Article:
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The VF brand powerhouse: purpose behind the profits

martino scabbia guerrini vf emea president

The EMEA president of VF Corporation, Martino Scabbia Guerrini, reveals the philosophy and strategy behind the brand owner’s sustainable double-digit growth

“It’s a global dance with customers.” This may not sound like the bedrock of a sustainable change agenda, or indeed the recipe for soaring growth for one of Europe’s largest brand houses, but for VF Corporation’s Europe, Middle East and Africa president, Martino Scabbia Guerrini, this is his mantra.

The 54-year-old Italian believes “there’s an intensity and fluidity” like never before in retail, and brands must change to embrace the new “global agenda”. For VF – which owns 27 brands, including The North Face, Timberland, Vans, Wrangler, Lee and Napapijri – this led to its transformation in 2016 to become a “performance-driven, but purpose-led” business. That purpose is a dual focus on sustainability and consumer-centric retail.

Over an espresso in a London hotel bar, Scabbia Guerrini explains how against this backdrop of change, the dance should be “a never-ending process”, where brands lead by offering a clear narrative about what they represent, but then be willing to stand back, listen, and learn from their consumers and prove their empathy and agility – key words in his mind for future retail – to stay relevant.

The idea is to address the issue of scarcity of resources, and to extend the lifespan of our products to make sure we make the most of them

Having previously held executive-level roles at Tod’s Group and Stone Island, Scabbia Guerrini joined VF in 2006 as president of EMEA sportswear, and has led the regional business since April 2017. He believes much of its stellar performance is down to this new business strategy and willingness to perform the dance.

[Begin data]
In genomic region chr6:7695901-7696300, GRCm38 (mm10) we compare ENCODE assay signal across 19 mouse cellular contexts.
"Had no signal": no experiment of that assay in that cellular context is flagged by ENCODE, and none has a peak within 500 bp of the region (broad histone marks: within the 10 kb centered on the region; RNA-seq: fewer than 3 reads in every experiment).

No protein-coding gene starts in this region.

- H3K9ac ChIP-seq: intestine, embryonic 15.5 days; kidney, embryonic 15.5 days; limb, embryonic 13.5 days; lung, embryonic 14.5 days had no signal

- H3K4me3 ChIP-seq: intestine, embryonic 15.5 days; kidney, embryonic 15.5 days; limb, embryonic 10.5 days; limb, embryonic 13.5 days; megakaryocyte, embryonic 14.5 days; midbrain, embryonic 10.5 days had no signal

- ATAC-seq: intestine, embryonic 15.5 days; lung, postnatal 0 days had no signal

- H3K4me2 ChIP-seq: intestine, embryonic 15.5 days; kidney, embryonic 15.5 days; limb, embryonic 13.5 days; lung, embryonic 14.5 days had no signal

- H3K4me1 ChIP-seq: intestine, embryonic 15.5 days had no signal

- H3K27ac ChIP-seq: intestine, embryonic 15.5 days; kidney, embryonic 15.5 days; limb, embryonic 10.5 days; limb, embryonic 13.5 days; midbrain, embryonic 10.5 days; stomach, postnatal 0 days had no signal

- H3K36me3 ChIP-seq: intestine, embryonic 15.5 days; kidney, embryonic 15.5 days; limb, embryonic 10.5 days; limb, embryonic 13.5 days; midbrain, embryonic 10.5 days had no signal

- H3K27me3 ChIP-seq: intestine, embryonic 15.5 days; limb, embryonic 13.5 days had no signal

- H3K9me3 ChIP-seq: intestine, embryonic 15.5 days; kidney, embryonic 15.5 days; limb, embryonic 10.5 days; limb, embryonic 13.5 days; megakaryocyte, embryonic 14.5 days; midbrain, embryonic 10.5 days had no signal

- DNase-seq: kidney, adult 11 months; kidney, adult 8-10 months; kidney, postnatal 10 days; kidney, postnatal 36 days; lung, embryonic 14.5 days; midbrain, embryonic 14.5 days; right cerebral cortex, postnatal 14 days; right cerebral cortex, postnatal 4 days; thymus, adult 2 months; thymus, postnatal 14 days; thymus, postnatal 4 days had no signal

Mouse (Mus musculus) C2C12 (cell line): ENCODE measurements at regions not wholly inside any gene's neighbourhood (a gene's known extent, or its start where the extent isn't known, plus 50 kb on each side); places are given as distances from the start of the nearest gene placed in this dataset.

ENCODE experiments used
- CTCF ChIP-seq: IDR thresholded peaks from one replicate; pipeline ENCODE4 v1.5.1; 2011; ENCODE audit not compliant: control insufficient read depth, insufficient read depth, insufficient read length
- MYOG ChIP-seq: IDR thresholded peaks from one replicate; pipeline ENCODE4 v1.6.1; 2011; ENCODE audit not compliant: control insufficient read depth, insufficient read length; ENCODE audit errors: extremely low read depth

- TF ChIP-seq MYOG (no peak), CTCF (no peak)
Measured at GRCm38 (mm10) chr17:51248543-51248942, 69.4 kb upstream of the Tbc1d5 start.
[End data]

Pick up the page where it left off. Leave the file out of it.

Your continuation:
For the year to 31 December 2017, EMEA revenue rose 13% on a constant-currency basis. The North Face led the charge with an increase of 23%, and was closely followed by Vans, where revenues rose 19%, and Timberland, up 6%. For the three months to 31 March 2018, EMEA constant currency revenue rose 19%. VF does not break down its EMEA profit, but in 2017 its worldwide adjusted operating income was $1.5bn (£1.1bn). As the largest market, the UK represented 21% of EMEA revenues in 2016. 

To build on this growth, Scabbia Guerrini is pursuing a raft of sustainable strategies to create a truly circular economy, whereby products are reused and recycled rather than disposed of. These include schemes for clothing recycling, repair and rental, and the increased digitalisation of the supply chain, alongside the prioritisation of direct-to-consumer channels, and the boosting of the strongest and most “energetic” wholesale partnerships.

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Napapijri’s Ze-Knit capsule collection

Global giant

VF Corporation started as a Pennsylvania glove manufacturer 119 years ago. Today, it produces 523 million items a year and is digitalising its supply chain to speed up production and reduce waste. Scabbia Guerrini cites outerwear brand Napapijri’s Ze-Knit digitally knitted capsule collection of 19 items, which has reduced fabric waste by 30% as compared with the main line.

It was revealed during Milan Design Week in May and will go on sale in stores including 18 Montrose in London, Flannels in Liverpool and Manchester, Label Clothing in Nuneaton and The Business in Leicester, in September. It will retail from £85 for a women’s sweatshirt or men’s T-shirt to £395 for a men’s jacket – slightly higher than the core range. 

“The machines can be anywhere,” he explains, “so you can centralise design and localise production, and you can go from design to production in a very short time, even a week. You can even apply customisation to that to bring the customer into that design.”

New generations are less interested in ownership, but they want to have access and to experience

His vision is for this tech to “become a capability on a VF scale”: “Think about doing millions of units with this technology. That’s how we’re trying to diversify through technology, the way we make and ultimately the way we sell.”

To build on this, by 2020 VF EMEA will have retrained all its designers in circular economy strategies, so they can create products that can be recycled and have a longer lifecycle.